Trade deadline week kicked off with a bang Sunday as the Brooklyn Nets dealt recently (yet perpetually) disgruntled guard Kyrie Irving to the Dallas Mavericks.
How should Celtics fans feel about Irving forcing his way out of the Eastern Conference? That probably depends on what happens next in Brooklyn.
If Kevin Durant is content to watch his buddy depart and the Nets use some recently acquired capital -- like a Mavericks’ 2029 first-round draft pick -- to hunt other pieces in advance of Thursday’s NBA trade deadline, then Brooklyn would linger as a potentially pesky playoff foe.
Here’s the thing: No matter how many headaches Irving caused with his various antics, you always worried about the Nets’ overall potential if he ever behaved. Irving was excellent for much of this season and emerged as an All-Star starter after finishing first in player and fan voting.
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His departure leaves the Nets thinner on top-end talent. A healthy Durant is still one of the NBA’s elite but Ben Simmons hasn’t consistently tapped into his full abilities. His issues run deeper than Irving’s presence.
Spencer Dinwiddie and Dorian Finney-Smith are solid players who shouldn't rock the boat. But even while playing alongside a star talent like Luka Doncic, the Mavericks struggled to stay above the play-in line in the weaker West. The Celtics shouldn’t be concerned about Brooklyn unless there’s a further influx of talent and a sustained period of success.
What should concern the Celtics more is looking up to find the surging Milwaukee Bucks, winners of seven straight, have shuffled within one game of the East leaders. The 76ers sit 2.5 games back and visit TD Garden on Wednesday night.
The Celtics have lost four of their last six. All the good vibes generated by smashing the Nets -- and eliciting Irving’s trade request last week -- were extinguished with Friday’s loss to the shorthanded Suns.
Boston is certainly feeling the absence of Marcus Smart. The Celtics’ bench turned in a dud against the Suns, offering a small reminder that the team might benefit from adding an impact player before Thursday’s deadline.
The Celtics haven’t been bashful in admitting they are canvassing the league for potential upgrades. Owner Wyc Grousbeck last week encouraged Brad Stevens and his front office staff to "muscle up," putting the onus on the roster builders to seek more talent for the stretch run.
Boston absolutely could settle for a minor buyout addition and still be in the mix in the East. But there’s a championship-sized opportunity here and adding another player with potential to play in a postseason rotation could go a long way towards helping Boston achieve its loftiest goals.
The hard part will be finding a deal that acquires an impact player given the team’s somewhat limited resources to work with. The Celtics have a $5.9 million traded player exception that could help deliver talent without necessarily having to fully match salaries. Boston’s best trade chip remains point guard Payton Pritchard, whose role has been limited after the Celtics utilized first-round picks to bring in Derrick White and Malcolm Brogdon over the past 12 months.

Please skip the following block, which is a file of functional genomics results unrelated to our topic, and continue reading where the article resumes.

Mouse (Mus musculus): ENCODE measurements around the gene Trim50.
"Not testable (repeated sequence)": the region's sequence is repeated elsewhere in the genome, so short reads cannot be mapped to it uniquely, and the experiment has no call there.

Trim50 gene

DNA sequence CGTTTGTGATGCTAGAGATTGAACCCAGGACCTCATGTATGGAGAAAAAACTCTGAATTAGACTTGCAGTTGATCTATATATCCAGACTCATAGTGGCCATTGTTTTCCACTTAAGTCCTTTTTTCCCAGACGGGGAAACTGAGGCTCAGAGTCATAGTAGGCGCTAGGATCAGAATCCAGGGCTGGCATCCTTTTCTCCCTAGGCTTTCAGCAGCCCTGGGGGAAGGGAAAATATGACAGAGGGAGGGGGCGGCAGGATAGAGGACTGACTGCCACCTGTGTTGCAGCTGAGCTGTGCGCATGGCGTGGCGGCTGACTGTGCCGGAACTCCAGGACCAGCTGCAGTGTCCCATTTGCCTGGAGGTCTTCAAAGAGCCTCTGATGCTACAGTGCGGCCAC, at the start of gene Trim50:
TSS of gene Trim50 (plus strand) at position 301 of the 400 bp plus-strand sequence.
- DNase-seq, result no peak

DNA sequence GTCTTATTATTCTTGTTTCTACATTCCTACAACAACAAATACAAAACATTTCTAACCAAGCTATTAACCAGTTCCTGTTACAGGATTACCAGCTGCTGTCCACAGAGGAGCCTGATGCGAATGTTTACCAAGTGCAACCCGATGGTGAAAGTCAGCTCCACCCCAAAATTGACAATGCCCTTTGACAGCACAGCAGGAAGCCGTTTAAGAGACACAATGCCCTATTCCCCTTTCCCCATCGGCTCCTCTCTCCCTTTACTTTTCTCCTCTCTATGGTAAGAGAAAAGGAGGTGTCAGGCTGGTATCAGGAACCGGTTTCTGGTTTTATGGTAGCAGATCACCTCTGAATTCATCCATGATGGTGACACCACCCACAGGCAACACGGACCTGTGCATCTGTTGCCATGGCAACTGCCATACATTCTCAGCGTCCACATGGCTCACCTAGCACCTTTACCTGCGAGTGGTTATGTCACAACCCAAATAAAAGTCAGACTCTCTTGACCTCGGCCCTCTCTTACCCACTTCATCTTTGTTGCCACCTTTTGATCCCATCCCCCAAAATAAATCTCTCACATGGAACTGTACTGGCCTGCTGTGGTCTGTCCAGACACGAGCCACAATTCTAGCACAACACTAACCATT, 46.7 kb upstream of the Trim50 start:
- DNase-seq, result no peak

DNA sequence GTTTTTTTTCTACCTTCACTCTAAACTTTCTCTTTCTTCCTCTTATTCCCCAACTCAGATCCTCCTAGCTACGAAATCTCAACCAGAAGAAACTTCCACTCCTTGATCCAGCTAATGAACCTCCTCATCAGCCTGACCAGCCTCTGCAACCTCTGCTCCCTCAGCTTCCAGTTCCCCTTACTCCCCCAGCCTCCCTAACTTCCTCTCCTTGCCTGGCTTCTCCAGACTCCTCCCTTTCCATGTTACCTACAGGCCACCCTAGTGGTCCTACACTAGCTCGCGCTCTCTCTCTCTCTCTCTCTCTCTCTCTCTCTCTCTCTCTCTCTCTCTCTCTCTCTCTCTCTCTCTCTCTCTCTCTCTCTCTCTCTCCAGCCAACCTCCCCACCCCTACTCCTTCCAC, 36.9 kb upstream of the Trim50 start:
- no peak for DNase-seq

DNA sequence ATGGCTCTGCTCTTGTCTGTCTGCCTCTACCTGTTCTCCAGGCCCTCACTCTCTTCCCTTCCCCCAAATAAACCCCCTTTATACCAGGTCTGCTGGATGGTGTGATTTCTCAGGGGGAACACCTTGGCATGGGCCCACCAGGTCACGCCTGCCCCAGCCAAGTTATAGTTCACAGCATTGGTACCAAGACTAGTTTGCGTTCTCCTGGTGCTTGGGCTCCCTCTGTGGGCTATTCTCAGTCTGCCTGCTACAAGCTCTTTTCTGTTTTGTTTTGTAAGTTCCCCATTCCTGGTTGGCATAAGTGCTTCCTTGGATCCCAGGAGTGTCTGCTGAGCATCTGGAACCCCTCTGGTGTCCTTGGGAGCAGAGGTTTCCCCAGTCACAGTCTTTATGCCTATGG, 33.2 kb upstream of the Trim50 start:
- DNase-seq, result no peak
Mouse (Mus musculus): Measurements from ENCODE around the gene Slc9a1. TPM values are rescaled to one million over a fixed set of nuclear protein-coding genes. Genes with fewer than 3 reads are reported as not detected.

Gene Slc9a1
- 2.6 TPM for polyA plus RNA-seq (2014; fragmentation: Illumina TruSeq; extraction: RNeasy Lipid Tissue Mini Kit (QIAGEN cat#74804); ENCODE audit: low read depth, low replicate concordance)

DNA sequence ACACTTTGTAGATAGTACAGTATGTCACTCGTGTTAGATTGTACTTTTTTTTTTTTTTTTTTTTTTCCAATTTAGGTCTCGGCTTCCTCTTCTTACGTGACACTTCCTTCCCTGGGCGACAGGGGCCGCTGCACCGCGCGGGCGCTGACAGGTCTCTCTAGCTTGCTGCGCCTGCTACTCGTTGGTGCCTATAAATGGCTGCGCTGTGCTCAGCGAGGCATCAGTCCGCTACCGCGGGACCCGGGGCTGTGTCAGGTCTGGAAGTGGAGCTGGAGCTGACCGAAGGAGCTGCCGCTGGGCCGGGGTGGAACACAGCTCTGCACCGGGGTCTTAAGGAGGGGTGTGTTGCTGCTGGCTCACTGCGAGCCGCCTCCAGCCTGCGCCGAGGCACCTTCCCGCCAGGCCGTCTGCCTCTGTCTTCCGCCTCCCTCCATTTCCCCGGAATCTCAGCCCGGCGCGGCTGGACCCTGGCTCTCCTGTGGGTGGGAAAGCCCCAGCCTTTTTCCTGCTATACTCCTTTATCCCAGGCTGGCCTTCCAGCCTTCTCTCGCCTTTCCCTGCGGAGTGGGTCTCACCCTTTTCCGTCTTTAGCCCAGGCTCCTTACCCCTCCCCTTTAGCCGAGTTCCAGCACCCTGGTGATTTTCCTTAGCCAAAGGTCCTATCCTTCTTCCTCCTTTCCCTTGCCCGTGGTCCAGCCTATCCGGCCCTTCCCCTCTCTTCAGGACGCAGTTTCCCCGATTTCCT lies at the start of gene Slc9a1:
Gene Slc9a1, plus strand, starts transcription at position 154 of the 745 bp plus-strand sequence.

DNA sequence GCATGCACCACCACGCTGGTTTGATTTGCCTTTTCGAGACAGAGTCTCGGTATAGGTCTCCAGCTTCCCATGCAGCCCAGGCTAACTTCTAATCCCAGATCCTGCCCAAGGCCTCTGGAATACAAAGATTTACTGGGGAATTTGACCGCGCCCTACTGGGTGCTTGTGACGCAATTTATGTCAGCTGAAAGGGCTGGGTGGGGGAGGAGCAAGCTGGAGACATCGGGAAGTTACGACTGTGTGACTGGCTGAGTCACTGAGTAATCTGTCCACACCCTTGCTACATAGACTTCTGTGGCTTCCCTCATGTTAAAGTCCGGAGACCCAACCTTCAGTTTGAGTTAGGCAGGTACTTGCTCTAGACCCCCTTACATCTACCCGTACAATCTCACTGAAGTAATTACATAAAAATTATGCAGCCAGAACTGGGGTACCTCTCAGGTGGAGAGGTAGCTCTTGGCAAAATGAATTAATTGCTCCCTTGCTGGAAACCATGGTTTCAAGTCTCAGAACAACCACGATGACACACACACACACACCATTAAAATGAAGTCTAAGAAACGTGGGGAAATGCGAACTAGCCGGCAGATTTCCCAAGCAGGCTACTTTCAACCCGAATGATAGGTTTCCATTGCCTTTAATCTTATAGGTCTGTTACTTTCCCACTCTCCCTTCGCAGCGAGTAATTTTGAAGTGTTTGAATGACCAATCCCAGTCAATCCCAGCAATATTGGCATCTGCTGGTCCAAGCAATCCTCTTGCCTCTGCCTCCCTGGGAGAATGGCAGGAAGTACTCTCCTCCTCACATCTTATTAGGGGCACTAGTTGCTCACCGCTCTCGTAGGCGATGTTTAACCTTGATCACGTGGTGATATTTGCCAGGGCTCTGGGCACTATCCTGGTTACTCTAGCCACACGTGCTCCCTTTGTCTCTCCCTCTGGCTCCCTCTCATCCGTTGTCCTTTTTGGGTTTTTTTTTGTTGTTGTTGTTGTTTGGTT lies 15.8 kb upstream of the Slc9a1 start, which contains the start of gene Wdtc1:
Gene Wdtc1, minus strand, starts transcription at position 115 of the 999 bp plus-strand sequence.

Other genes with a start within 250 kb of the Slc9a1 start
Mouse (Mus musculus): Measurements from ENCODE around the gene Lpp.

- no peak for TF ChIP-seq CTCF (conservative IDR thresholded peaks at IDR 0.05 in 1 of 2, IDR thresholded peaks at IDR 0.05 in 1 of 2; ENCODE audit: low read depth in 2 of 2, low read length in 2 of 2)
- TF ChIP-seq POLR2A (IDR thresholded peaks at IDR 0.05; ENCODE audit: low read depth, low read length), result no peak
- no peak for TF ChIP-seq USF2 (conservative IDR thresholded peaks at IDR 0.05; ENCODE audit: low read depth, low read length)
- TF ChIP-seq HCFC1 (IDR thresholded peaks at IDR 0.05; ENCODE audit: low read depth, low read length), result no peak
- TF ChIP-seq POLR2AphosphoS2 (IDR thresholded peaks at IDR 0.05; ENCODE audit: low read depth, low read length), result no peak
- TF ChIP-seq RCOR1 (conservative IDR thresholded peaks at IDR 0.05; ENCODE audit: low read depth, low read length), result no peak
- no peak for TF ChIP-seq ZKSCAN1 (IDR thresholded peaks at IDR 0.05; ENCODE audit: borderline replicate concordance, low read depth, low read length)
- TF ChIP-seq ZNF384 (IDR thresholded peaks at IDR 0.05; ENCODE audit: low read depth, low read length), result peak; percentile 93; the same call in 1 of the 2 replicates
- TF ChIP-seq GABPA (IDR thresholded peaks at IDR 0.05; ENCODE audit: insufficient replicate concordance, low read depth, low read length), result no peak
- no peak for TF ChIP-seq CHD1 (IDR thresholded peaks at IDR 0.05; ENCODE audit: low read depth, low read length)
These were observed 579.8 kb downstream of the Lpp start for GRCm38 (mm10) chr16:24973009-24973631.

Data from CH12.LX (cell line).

It’s fair to wonder if the Celtics could make a bigger splash, potentially working the contracts of rehabbing Danilo Gallinari or maybe even Grant Williams into the mix. Moving either of those players seems less likely than sending out Pritchard as part of any deal.
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The Celtics have to be aggressive examining potential moves. Boston already owns the best record in basketball but recent stumbles have exposed small flaws that could be shored up in advance of the deadline.
Now back to Kyrie and the Mavericks. Despite all of Doncic’s potential, Dallas has ridden a bit of a roller coaster this season. There’s a lot of parity in the West, which likely encouraged the Mavs to take a big swing this season.
Can Luka and Kyrie coexist? That will be fascinating, as both are ball-dominant guards who are not exactly known for playoff-caliber defense. The Mavericks will have no problem scoring the basketball but there will be only one basketball.
What happens the first time Irving dribbles down a late-game clock and throws up a brick without looking in Doncic’s direction? What happens when Doncic doesn’t have the ball in his hands as much throughout games?
Maybe the Mavericks had no other choice. They put themselves in a tough spot by letting Jalen Brunson walk away last summer. Dallas needed more talent but is really rolling the dice by welcoming Irving.
Maybe two star-level guards will thrive. Or maybe it blows up and leaves Doncic pondering his own future. Considering Irving’s recent history, the Mavericks are putting on some blinders in hopes that the talent outweighs the disaster potential.